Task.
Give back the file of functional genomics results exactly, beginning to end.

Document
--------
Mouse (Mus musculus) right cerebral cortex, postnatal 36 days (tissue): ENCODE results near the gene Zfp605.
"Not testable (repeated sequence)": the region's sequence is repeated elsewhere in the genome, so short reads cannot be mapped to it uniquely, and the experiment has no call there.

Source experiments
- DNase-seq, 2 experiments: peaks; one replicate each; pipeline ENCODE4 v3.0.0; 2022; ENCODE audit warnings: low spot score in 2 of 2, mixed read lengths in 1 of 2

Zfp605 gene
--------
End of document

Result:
Mouse (Mus musculus) right cerebral cortex, postnatal 36 days (tissue): ENCODE results near the gene Zfp605.
"Not testable (repeated sequence)": the region's sequence is repeated elsewhere in the genome, so short reads cannot be mapped to it uniquely, and the experiment has no call there.

Source experiments
- DNase-seq, 2 experiments: peaks; one replicate each; pipeline ENCODE4 v3.0.0; 2022; ENCODE audit warnings: low spot score in 2 of 2, mixed read lengths in 1 of 2

Zfp605 gene